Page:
What about your long term prospects?

Looking further ahead, below is a rough guide for what graduates went on to earn.

Psychology

The graph shows median earnings of graduates who achieved a degree in this subject area one, three and five years after graduating from here.

£15k

£15k

Note: this data only looks at employees (and not those who are self-employed or also studying) and covers a broad sample of graduates and the various paths they've taken, which might not always be a direct result of their degree.

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This is what the university has told Ucas about the criteria they expect applicants to satisfy; some may be compulsory, others may be preferable.

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This is the percentage of applicants to this course who received an offer last year, through Ucas.

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This is what the university has told Ucas about the course. Use it to get a quick idea about what makes it unique compared to similar courses, elsewhere.

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Course location and department:

This is what the university has told Ucas about the course. Use it to get a quick idea about what makes it unique compared to similar courses, elsewhere.

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Teaching Excellence Framework (TEF):

We've received this information from the Department for Education, via Ucas. This is how the university as a whole has been rated for its quality of teaching: gold silver or bronze. Note, not all universities have taken part in the TEF.

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This information comes from the National Student Survey, an annual student survey of final-year students. You can use this to see how satisfied students studying this subject area at this university, are (not the individual course).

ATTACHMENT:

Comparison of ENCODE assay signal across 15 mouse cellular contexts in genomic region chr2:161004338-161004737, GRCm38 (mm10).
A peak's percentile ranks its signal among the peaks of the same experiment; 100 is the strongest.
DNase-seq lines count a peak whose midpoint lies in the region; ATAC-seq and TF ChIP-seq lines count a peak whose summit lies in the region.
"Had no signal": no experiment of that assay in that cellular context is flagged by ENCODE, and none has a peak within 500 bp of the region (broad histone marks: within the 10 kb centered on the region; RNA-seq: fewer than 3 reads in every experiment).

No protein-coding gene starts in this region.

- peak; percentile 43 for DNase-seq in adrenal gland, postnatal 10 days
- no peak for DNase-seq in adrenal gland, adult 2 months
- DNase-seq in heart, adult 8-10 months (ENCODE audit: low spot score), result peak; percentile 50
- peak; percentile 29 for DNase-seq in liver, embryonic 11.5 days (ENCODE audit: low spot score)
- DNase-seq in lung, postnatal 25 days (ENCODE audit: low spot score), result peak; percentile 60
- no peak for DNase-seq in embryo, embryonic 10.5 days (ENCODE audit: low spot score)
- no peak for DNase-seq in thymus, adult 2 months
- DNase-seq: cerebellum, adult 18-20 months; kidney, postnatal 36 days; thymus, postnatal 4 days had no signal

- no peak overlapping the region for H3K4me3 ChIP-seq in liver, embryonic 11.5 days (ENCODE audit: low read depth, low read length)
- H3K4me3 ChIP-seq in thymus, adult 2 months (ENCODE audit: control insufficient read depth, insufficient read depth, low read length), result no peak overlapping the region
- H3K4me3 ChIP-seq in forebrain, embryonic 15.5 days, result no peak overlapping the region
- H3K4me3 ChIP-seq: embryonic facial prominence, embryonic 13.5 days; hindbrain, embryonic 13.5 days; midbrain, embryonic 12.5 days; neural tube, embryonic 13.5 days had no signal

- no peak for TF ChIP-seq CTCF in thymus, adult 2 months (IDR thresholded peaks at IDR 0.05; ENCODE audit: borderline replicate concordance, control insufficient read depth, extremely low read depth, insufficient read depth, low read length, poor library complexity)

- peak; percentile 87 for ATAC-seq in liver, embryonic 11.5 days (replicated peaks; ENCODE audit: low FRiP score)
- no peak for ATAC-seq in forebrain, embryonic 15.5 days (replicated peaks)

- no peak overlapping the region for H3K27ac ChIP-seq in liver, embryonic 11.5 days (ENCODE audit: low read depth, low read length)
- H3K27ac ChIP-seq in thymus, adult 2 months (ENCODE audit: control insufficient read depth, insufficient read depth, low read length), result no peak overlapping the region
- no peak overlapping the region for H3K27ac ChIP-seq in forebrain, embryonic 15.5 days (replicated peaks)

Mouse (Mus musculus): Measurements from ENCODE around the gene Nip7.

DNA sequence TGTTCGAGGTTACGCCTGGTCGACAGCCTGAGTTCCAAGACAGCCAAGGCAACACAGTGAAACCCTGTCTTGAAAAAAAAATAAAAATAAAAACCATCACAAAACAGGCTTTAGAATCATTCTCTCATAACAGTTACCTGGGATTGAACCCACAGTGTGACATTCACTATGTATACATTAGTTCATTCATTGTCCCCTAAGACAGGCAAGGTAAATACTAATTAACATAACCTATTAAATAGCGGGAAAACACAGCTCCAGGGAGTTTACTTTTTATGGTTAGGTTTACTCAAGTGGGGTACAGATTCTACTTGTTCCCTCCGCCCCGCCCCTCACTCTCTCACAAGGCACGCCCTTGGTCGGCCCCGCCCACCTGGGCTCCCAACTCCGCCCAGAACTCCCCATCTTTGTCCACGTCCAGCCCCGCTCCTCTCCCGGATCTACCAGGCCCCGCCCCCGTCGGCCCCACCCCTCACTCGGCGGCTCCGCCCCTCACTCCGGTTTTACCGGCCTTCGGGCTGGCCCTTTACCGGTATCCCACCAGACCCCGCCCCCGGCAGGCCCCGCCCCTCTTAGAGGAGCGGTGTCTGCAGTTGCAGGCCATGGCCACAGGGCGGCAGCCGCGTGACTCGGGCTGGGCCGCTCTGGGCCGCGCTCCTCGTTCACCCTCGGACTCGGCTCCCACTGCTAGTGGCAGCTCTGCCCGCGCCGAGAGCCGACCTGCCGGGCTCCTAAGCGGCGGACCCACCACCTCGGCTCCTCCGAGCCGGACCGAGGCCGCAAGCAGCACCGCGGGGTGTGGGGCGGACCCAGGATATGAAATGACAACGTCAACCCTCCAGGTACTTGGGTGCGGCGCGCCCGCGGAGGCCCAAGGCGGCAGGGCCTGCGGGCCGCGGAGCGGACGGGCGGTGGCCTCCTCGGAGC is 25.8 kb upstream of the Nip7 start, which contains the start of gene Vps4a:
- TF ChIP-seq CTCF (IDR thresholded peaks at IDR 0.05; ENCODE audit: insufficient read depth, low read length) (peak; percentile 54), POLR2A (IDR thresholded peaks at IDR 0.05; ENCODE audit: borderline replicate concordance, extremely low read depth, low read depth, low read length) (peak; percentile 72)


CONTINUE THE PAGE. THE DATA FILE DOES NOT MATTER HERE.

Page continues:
We calculate a mean rating of all responses to indicate whether this is high, medium or low compared to the same subject area at other universities.

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This information is from the Higher Education Statistics Agency (HESA).

You can use this to get an idea of who you might share a lecture with and how they progressed in this subject, here. It's also worth comparing typical A-level subjects and grades students achieved with the current course entry requirements; similarities or differences here could indicate how flexible (or not) a university might be.

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Post-six month graduation stats:

This is from the Destinations of Leavers from Higher Education Survey, based on responses from graduates who studied the same subject area here.

It offers a snapshot of what grads went on to do six months later, what they were earning on average, and whether they felt their degree helped them obtain a 'graduate role'. We calculate a mean rating to indicate if this is high, medium or low compared to other universities.

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Graduate field commentary:

The Higher Education Careers Services Unit have provided some further context for all graduates in this subject area, including details that numbers alone might not show

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The Longitudinal Educational Outcomes dataset combines HRMC earnings data with student records from the Higher Education Statistics Agency.

While there are lots of factors at play when it comes to your future earnings, use this as a rough timeline of what graduates in this subject area were earning on average one, three and five years later. Can you see a steady increase in salary, or did grads need some experience under their belt before seeing a nice bump up in their pay packet?